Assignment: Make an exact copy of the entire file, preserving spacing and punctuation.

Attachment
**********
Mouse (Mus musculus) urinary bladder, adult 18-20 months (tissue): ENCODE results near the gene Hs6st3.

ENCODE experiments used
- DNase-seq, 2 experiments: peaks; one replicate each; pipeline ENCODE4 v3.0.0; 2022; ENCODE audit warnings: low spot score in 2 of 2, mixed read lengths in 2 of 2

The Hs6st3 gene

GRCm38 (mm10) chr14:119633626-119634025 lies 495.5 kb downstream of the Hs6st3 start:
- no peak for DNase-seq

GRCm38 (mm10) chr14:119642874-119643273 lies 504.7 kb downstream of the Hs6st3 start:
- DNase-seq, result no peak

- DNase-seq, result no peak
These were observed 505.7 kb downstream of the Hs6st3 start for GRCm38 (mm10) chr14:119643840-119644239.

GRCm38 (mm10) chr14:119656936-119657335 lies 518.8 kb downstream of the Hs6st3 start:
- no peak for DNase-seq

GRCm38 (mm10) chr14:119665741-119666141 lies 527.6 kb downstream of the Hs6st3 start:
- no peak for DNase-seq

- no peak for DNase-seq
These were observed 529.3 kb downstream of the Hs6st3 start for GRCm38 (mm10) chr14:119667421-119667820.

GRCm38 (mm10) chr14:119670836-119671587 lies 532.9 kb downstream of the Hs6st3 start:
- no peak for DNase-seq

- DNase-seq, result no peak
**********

Mouse (Mus musculus) urinary bladder, adult 18-20 months (tissue): ENCODE results near the gene Hs6st3.

ENCODE experiments used
- DNase-seq, 2 experiments: peaks; one replicate each; pipeline ENCODE4 v3.0.0; 2022; ENCODE audit warnings: low spot score in 2 of 2, mixed read lengths in 2 of 2

The Hs6st3 gene

GRCm38 (mm10) chr14:119633626-119634025 lies 495.5 kb downstream of the Hs6st3 start:
- no peak for DNase-seq

GRCm38 (mm10) chr14:119642874-119643273 lies 504.7 kb downstream of the Hs6st3 start:
- DNase-seq, result no peak

- DNase-seq, result no peak
These were observed 505.7 kb downstream of the Hs6st3 start for GRCm38 (mm10) chr14:119643840-119644239.

GRCm38 (mm10) chr14:119656936-119657335 lies 518.8 kb downstream of the Hs6st3 start:
- no peak for DNase-seq

GRCm38 (mm10) chr14:119665741-119666141 lies 527.6 kb downstream of the Hs6st3 start:
- no peak for DNase-seq

- no peak for DNase-seq
These were observed 529.3 kb downstream of the Hs6st3 start for GRCm38 (mm10) chr14:119667421-119667820.

GRCm38 (mm10) chr14:119670836-119671587 lies 532.9 kb downstream of the Hs6st3 start:
- no peak for DNase-seq

- DNase-seq, result no peak